We should know soon whether Pennsylvania Governor Tom Corbett gets to coast to re-nomination this spring while Democrats rip each other up, or whether he will be dogged and confronted for the next two months by a determined conservative challenger.
Ardmore businessman Bob Guzzardi filed nominating petitions last week to oppose Corbett in the May 20th gubernatorial primary, and he plans to spread the accusation far and wide that Corbett broke his promise as a candidate not to raise taxes.
“Will Republican voters humiliate themselves and vote for a man who blatantly broke his promise to them in 2010?” Guzzardi asked in a telephone interview last week. “We shall see.”
Guzzardi says Corbett’s impact fees on gas drilling and revenue measures in a transportation bill are betrayals of his campaign promises and conservative principles. The Corbett team differs, of course, and if they don’t want to hear that kind of stuff from Guzzardi for the next two months, their one shot at stopping him will be to file a legal challenge to his nominating petitions.
To get on the Republican ballot, Guzzardi had to get the signatures of two thousand registered Republicans, including 100 from each of ten counties. Guzzardi told me believes he filed about 2,900 signatures – no thanks to tea party activists, he noted – and they should withstand scrutiny. I think they’ll get some.
How to snuff out a campaign in its infancy
When I asked the Corbett campaign and the Republican state committee last week if they had plans to challenge Guzzardi’s petitions last week, both said they’re focused on the governor’s own campaign.
But I have no doubt they have experts examining those filings carefully, looking for people who signed that aren’t registered Republicans, signatures or addresses that are illegible, signatures or addresses that don’t match those on voter registration forms, and petitions themselves that aren’t properly documented or notarized.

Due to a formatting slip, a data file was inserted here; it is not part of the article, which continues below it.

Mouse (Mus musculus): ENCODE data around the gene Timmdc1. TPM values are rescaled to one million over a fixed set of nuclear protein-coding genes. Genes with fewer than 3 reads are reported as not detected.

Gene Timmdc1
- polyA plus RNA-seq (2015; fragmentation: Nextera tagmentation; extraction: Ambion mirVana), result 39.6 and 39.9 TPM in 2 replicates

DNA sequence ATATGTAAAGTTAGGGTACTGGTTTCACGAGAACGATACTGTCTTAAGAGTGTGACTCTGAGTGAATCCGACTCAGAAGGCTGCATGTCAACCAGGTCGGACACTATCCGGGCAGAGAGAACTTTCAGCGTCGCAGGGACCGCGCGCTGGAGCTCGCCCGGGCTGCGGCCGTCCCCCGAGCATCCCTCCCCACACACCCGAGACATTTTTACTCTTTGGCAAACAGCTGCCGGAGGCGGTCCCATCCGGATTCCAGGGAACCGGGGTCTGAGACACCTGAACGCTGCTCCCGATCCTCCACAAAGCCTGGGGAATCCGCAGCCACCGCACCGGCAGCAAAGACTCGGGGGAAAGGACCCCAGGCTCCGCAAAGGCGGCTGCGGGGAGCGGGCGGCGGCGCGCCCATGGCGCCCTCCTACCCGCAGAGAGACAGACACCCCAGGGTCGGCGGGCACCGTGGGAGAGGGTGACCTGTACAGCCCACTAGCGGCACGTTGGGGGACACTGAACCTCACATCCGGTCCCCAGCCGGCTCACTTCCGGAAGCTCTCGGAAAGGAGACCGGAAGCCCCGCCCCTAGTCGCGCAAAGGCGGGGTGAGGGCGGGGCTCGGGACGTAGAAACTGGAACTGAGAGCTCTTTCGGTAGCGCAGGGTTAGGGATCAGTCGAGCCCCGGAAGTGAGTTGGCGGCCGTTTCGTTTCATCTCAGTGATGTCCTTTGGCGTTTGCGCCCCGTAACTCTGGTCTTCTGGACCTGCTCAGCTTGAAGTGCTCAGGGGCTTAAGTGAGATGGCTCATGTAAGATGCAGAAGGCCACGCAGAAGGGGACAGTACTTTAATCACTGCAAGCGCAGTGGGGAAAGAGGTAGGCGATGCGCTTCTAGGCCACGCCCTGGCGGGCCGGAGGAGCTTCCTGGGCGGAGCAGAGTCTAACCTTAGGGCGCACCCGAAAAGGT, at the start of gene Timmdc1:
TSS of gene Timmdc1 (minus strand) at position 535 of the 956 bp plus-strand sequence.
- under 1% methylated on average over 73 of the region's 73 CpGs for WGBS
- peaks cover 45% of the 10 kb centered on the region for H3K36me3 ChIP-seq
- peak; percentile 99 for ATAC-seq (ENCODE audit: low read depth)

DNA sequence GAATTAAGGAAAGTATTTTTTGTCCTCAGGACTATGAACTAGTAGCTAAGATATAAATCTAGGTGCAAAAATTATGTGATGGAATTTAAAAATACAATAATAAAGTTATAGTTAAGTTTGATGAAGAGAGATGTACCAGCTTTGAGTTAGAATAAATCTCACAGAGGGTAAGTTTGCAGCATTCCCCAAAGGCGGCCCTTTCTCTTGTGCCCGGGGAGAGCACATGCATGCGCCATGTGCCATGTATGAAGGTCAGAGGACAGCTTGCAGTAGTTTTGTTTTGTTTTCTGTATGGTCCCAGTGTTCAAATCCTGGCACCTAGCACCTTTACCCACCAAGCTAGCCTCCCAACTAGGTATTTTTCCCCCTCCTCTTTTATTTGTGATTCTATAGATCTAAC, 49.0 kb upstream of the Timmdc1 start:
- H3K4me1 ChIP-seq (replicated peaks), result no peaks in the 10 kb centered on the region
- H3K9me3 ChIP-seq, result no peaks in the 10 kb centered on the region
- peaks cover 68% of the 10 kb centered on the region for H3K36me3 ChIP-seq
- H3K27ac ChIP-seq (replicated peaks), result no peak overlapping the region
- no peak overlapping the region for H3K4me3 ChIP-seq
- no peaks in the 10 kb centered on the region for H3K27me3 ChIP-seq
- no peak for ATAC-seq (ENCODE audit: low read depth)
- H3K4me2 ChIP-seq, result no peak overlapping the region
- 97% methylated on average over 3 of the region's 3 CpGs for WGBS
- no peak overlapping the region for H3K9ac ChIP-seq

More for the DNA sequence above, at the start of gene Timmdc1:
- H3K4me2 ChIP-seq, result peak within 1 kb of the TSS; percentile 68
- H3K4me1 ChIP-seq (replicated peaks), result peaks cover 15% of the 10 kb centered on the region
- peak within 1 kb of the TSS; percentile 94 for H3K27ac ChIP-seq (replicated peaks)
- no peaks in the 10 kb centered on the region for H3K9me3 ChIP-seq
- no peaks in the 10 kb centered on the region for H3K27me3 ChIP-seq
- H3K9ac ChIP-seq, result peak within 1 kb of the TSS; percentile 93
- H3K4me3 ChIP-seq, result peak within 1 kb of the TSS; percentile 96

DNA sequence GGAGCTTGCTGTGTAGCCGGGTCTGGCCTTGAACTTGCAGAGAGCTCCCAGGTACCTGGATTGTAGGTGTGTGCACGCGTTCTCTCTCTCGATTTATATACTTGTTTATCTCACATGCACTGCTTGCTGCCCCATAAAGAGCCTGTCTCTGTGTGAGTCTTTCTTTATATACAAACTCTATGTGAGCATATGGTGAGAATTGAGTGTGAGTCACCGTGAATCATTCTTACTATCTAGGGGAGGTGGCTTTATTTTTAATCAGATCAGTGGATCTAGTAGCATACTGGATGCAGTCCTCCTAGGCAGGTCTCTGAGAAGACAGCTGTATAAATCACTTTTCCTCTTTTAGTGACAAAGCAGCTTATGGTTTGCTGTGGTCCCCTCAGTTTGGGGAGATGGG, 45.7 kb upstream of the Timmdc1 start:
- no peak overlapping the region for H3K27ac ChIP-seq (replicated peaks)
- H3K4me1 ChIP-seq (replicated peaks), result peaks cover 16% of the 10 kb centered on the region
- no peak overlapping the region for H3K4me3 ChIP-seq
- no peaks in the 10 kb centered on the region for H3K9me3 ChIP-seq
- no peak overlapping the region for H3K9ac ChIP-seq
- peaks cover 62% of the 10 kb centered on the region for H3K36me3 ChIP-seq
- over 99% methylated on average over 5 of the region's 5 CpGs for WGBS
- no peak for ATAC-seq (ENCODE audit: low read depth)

When a challenge is filed, it typically isn’t from the rival campaign directly. The case comes from a few ordinary voters, presumably so affronted by the petitons’ lack of conformance to law that they feel compelled to go to court. The real power behind the challenge comes when you see who the lawyers are and who pays their fees.
There are numerous petition challenges in every election. Once they’re filed, judges hold hearings and each side goes over the challenged petitions and signatures, one by one, and the judge rules whether they count or don’t. And what the judge rules can be appealed, of course.
If you want to examine Guzzardi’s petitions yourself, you can find them here.
Does Corbett fear Guzzardi?
Muhlenberg College political analyst Christopher Borick says the Corbett team would love to short circuit Guzzardi’s campaign if they can.”It’s not so much that Guzzardi poses a real challenge to defeat him,” Borick said in a phone interview, “but he has a chance to embarrass the governor if he does well, if there’s a significant ‘anybody but Corbett’ vote out there.”
Polls show there’s anger about the Penn State child abuse investigation that might drive some votes to Guzzardi, as well as small-government advocates who agree with Guzzardi that Corbett hasn’t held the line on spending and taxes as he should.
A Guzzardi candidacy would probably force Corbett to spend money to roll up a big margin the May primary, money he’d probably rather save for the general election. And Guzzardi will be challenging Corbett to prove his conservative credentials when he needs to focus on appealing to moderate Democrats and independents for November.
One thing’s clear: Guzzardi won’t back down. He’s asking for an investigation of Corbett’s actions around a special state senate election in York county, which Guzzardi says Corbett is manipulating to try and defeat businessman Scott Wagner.The facts of the case are interesting, as you can read in this story by Jan Murphy of the Harrisburg Patriot-News.
If anyone is going to challenge Guzzardi’s petitions, the complaint must be filed by tomorrow.